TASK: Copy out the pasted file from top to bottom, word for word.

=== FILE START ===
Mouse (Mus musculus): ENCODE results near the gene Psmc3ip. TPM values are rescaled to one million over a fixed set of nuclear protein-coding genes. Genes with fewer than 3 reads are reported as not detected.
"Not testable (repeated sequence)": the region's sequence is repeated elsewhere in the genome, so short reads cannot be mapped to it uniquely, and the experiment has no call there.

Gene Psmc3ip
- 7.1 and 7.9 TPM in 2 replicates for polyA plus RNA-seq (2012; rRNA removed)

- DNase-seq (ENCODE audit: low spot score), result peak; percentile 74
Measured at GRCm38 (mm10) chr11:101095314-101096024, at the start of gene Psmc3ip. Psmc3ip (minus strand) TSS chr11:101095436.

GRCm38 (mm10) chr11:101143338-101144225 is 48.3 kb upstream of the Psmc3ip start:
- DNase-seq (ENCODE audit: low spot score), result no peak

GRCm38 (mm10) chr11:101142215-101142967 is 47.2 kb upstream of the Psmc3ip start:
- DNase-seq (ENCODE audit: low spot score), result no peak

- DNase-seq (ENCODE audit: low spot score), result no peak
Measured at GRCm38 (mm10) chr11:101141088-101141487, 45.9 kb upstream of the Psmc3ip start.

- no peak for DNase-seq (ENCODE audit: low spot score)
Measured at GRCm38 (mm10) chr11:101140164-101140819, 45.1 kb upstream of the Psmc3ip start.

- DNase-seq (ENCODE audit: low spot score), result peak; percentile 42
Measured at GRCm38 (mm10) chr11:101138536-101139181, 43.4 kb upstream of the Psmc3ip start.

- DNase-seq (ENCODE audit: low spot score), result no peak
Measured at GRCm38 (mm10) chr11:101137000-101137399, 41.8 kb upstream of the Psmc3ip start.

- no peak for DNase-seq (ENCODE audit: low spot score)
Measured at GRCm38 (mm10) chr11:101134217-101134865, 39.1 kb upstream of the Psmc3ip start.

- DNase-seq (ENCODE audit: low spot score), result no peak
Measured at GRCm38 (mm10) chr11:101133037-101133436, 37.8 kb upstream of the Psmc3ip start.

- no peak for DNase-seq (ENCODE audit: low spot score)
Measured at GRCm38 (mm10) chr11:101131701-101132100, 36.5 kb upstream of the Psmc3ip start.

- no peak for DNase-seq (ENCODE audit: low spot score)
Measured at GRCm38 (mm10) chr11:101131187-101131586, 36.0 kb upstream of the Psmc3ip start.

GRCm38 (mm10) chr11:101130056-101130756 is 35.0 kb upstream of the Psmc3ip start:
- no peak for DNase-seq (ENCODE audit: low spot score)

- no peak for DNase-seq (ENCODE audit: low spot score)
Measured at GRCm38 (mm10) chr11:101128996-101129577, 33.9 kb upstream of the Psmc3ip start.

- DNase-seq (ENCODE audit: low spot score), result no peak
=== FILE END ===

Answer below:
Mouse (Mus musculus): ENCODE results near the gene Psmc3ip. TPM values are rescaled to one million over a fixed set of nuclear protein-coding genes. Genes with fewer than 3 reads are reported as not detected.
"Not testable (repeated sequence)": the region's sequence is repeated elsewhere in the genome, so short reads cannot be mapped to it uniquely, and the experiment has no call there.

Gene Psmc3ip
- 7.1 and 7.9 TPM in 2 replicates for polyA plus RNA-seq (2012; rRNA removed)

- DNase-seq (ENCODE audit: low spot score), result peak; percentile 74
Measured at GRCm38 (mm10) chr11:101095314-101096024, at the start of gene Psmc3ip. Psmc3ip (minus strand) TSS chr11:101095436.

GRCm38 (mm10) chr11:101143338-101144225 is 48.3 kb upstream of the Psmc3ip start:
- DNase-seq (ENCODE audit: low spot score), result no peak

GRCm38 (mm10) chr11:101142215-101142967 is 47.2 kb upstream of the Psmc3ip start:
- DNase-seq (ENCODE audit: low spot score), result no peak

- DNase-seq (ENCODE audit: low spot score), result no peak
Measured at GRCm38 (mm10) chr11:101141088-101141487, 45.9 kb upstream of the Psmc3ip start.

- no peak for DNase-seq (ENCODE audit: low spot score)
Measured at GRCm38 (mm10) chr11:101140164-101140819, 45.1 kb upstream of the Psmc3ip start.

- DNase-seq (ENCODE audit: low spot score), result peak; percentile 42
Measured at GRCm38 (mm10) chr11:101138536-101139181, 43.4 kb upstream of the Psmc3ip start.

- DNase-seq (ENCODE audit: low spot score), result no peak
Measured at GRCm38 (mm10) chr11:101137000-101137399, 41.8 kb upstream of the Psmc3ip start.

- no peak for DNase-seq (ENCODE audit: low spot score)
Measured at GRCm38 (mm10) chr11:101134217-101134865, 39.1 kb upstream of the Psmc3ip start.

- DNase-seq (ENCODE audit: low spot score), result no peak
Measured at GRCm38 (mm10) chr11:101133037-101133436, 37.8 kb upstream of the Psmc3ip start.

- no peak for DNase-seq (ENCODE audit: low spot score)
Measured at GRCm38 (mm10) chr11:101131701-101132100, 36.5 kb upstream of the Psmc3ip start.

- no peak for DNase-seq (ENCODE audit: low spot score)
Measured at GRCm38 (mm10) chr11:101131187-101131586, 36.0 kb upstream of the Psmc3ip start.

GRCm38 (mm10) chr11:101130056-101130756 is 35.0 kb upstream of the Psmc3ip start:
- no peak for DNase-seq (ENCODE audit: low spot score)

- no peak for DNase-seq (ENCODE audit: low spot score)
Measured at GRCm38 (mm10) chr11:101128996-101129577, 33.9 kb upstream of the Psmc3ip start.

- DNase-seq (ENCODE audit: low spot score), result no peak